America’s insistence on gun rights is violating its citizens international human rights. Law experts talk about what the United States can do about the gun violence crisis.
The School of Law’s Public Interest Law & Policy Speakers Series spring lineup kicks off Feb. 4 with Gregory Magarian giving the lecture “The First Amendment and the Mess We’re In: From the Streets to the Cloud.”
Faculty experts from across Washington University in St. Louis draw upon their research, their instruction, their experience and their thought leadership to proffer insight and ideas for the new administration, the new beginning.
As Donald Trump prepares to leave the presidency Jan. 20 in the wake of being accused of fomenting the riot at the U.S. Capitol, he is reportedly considering an unprecedented move: the self-pardon. While no president has ever pardoned himself, the act might be more trouble than its worth for Trump, notes Dan Epps, a law professor at Washington University in St. Louis.
In light of the Jan. 6 mob attack on the U.S. Capitol building, many Democrats, and even some Republicans, have called for the use of the 25th Amendment to remove President Trump from office. What is that amendment and how does it work? Washington University in St. Louis law professor Greg Magarian explains.
When a group violently attacks a government institution, in an effort to change the lawful governmental order, it is insurrection, says a law expert on the U.S. Constitution at Washington University in St. Louis.
Neil Richards, the Koch Distinguished Professor in the School of Law at Washington University in St. Louis, addressed a Dec. 9 hearing of the Senate Committee on Commerce, Science, and Transportation, where he pushed for passage of a comprehensive law that would provide appropriate safeguards, enforceable rights and effective legal remedies for consumers when it comes to data sharing.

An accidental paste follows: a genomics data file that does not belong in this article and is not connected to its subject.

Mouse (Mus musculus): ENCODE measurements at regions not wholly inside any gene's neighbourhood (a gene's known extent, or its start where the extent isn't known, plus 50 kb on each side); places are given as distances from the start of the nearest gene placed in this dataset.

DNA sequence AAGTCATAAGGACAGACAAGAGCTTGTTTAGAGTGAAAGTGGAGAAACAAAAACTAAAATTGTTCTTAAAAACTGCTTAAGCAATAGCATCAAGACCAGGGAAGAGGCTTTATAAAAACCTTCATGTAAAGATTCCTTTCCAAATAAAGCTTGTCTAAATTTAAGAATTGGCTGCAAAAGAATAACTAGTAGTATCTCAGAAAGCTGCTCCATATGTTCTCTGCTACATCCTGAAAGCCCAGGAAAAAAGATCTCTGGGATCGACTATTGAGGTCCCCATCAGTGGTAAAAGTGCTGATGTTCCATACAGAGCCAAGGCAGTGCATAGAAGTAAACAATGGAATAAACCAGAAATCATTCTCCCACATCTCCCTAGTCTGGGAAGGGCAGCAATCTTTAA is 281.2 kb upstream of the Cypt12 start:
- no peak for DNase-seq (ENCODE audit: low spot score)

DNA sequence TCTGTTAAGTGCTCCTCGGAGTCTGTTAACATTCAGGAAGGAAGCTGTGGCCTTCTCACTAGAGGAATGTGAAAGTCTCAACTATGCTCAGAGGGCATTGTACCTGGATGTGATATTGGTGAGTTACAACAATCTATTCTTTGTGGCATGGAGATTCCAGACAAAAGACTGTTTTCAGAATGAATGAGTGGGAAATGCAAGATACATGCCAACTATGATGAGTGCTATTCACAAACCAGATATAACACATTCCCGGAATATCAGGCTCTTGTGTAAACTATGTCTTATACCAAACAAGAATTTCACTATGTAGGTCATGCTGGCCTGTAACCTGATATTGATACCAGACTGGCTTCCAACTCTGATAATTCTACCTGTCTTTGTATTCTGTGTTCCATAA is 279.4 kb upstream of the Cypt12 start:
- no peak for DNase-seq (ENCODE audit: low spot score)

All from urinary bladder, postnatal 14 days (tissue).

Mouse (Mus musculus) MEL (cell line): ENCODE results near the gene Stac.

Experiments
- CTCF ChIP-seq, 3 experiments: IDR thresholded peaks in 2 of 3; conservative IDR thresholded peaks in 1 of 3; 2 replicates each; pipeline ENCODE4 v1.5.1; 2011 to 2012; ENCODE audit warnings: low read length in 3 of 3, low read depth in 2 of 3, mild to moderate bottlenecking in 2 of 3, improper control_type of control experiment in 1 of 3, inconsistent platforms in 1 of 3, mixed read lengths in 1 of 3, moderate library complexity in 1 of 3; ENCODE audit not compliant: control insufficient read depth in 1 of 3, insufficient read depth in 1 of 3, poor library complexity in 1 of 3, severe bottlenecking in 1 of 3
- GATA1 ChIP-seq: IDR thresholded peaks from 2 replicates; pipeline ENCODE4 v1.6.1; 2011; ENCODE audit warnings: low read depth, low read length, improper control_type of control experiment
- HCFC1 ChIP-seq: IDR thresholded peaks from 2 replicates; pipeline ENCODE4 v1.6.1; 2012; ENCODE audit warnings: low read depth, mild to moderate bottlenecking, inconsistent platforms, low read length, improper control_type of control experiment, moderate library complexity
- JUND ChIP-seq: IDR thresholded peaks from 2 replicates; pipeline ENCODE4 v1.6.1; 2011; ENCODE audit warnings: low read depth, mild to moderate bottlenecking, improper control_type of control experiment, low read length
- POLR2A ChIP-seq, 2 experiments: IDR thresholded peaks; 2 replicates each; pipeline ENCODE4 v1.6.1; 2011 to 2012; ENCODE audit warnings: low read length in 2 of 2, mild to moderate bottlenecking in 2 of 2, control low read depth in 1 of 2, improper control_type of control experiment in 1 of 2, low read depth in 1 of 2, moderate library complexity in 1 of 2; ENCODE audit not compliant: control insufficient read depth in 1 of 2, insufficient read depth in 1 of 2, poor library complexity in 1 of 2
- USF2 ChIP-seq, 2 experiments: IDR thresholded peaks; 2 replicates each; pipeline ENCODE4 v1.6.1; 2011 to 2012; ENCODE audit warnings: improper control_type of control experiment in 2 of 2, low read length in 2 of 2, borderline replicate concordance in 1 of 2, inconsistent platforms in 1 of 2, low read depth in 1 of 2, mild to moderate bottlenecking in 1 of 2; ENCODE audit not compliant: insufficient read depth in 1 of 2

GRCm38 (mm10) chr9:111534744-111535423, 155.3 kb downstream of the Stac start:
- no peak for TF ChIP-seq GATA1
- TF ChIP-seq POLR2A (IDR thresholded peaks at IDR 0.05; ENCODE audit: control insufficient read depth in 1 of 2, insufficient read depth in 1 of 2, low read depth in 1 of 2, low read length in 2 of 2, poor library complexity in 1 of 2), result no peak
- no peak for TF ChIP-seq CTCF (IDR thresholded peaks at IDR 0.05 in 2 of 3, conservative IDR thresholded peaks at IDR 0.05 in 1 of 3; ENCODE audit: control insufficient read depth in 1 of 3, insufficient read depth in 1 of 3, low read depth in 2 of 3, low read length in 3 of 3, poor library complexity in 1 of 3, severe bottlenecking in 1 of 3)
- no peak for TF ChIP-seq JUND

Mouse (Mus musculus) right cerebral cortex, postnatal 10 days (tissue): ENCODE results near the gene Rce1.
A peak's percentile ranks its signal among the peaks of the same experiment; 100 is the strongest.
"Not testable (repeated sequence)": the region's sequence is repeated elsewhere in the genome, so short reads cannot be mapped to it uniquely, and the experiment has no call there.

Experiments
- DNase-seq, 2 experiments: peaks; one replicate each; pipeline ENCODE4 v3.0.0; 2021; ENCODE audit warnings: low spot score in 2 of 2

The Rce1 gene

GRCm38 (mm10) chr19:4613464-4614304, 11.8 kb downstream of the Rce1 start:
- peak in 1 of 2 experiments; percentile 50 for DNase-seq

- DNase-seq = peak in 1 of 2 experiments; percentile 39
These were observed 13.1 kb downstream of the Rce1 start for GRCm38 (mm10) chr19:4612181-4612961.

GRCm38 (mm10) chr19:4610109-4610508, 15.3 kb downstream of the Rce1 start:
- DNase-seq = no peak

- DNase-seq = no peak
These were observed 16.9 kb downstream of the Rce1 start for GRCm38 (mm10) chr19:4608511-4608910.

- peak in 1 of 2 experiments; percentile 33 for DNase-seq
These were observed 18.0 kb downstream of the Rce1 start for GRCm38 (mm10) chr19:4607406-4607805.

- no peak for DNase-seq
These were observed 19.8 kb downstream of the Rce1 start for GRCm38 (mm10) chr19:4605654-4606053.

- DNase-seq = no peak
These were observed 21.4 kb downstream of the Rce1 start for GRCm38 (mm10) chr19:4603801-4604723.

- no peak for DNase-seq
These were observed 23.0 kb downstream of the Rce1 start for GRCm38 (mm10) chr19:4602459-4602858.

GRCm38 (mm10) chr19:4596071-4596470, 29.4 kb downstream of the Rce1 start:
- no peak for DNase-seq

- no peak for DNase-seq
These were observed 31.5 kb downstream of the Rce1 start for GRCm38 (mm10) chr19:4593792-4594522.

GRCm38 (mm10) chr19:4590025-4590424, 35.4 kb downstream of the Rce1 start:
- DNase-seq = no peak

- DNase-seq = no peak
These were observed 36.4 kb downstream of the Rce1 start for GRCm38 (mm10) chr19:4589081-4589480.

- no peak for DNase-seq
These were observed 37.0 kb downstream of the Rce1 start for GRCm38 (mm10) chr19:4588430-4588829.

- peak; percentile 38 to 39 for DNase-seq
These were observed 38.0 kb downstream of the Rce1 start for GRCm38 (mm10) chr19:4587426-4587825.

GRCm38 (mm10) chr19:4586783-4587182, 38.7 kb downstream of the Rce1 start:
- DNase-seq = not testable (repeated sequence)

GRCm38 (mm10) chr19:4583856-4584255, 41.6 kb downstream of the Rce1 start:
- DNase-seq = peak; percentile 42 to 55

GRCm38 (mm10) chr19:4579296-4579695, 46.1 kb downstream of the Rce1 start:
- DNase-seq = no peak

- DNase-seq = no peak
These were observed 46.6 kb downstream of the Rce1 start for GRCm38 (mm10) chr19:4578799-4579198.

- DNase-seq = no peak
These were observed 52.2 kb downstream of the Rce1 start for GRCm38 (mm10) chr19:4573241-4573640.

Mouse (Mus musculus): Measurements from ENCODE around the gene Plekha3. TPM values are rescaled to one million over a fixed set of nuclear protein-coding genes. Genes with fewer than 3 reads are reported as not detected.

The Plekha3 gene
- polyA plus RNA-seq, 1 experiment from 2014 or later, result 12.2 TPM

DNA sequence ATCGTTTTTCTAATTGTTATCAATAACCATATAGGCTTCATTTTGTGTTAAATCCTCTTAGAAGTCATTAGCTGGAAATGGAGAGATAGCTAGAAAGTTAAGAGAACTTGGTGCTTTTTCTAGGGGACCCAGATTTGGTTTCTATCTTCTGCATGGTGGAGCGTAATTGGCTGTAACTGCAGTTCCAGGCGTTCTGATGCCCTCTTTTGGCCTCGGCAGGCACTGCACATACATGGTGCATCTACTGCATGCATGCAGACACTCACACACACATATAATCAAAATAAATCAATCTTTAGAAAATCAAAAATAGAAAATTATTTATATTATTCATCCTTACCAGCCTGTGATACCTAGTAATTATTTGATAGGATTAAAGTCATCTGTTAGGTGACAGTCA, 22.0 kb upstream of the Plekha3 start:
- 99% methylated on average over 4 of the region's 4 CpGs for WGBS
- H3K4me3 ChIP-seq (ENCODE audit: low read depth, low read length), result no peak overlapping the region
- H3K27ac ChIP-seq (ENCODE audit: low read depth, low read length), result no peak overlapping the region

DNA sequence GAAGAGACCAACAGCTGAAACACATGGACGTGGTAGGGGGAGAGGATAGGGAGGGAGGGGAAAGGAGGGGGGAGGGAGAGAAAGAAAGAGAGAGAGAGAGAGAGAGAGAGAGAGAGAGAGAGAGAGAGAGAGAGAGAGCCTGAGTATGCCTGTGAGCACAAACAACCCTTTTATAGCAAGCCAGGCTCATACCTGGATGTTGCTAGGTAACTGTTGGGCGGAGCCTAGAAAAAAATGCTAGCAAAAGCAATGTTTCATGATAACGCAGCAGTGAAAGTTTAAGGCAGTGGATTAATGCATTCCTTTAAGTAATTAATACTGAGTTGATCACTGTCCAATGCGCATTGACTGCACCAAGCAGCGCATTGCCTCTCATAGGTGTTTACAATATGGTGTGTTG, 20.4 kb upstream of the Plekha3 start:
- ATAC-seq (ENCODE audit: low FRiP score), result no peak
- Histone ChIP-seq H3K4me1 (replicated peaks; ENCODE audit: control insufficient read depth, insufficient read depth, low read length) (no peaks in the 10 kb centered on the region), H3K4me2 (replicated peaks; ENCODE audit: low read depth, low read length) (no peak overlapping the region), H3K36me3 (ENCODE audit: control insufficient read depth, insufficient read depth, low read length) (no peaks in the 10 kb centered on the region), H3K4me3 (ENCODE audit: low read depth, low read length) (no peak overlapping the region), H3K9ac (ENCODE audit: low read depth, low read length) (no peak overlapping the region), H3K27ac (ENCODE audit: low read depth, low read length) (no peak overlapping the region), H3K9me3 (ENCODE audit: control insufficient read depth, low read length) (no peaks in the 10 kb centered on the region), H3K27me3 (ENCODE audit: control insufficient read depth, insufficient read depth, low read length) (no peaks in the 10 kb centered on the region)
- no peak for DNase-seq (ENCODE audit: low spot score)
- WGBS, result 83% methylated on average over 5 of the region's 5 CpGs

In The Punitive Turn in American Life, WashU alumnus Michael S. Sherry describes how America applied war tactics to fighting crime.
Questions about Amy Coney Barrett’s religious affiliation and beliefs have dominated public discussion since President Trump announced that she was his pick to fill the U.S. Supreme Court seat left vacant by Ruth Bader Ginsburg’s passing. While her Catholicism is considered controversial by some, should it impact her confirmation? A Washington University in St. Louis law professor weighs in.
The U.S. Department of Justice has issued a list of “anarchist jurisdictions,” which it says have permitted violence and destruction of property to persist. If the Trump administration withholds federal funds from these jurisdictions based on the “anarchist” designation, that withholding of funds would violate the Constitution in at least two ways, says a Constitutional law expert at Washington University in St. Louis.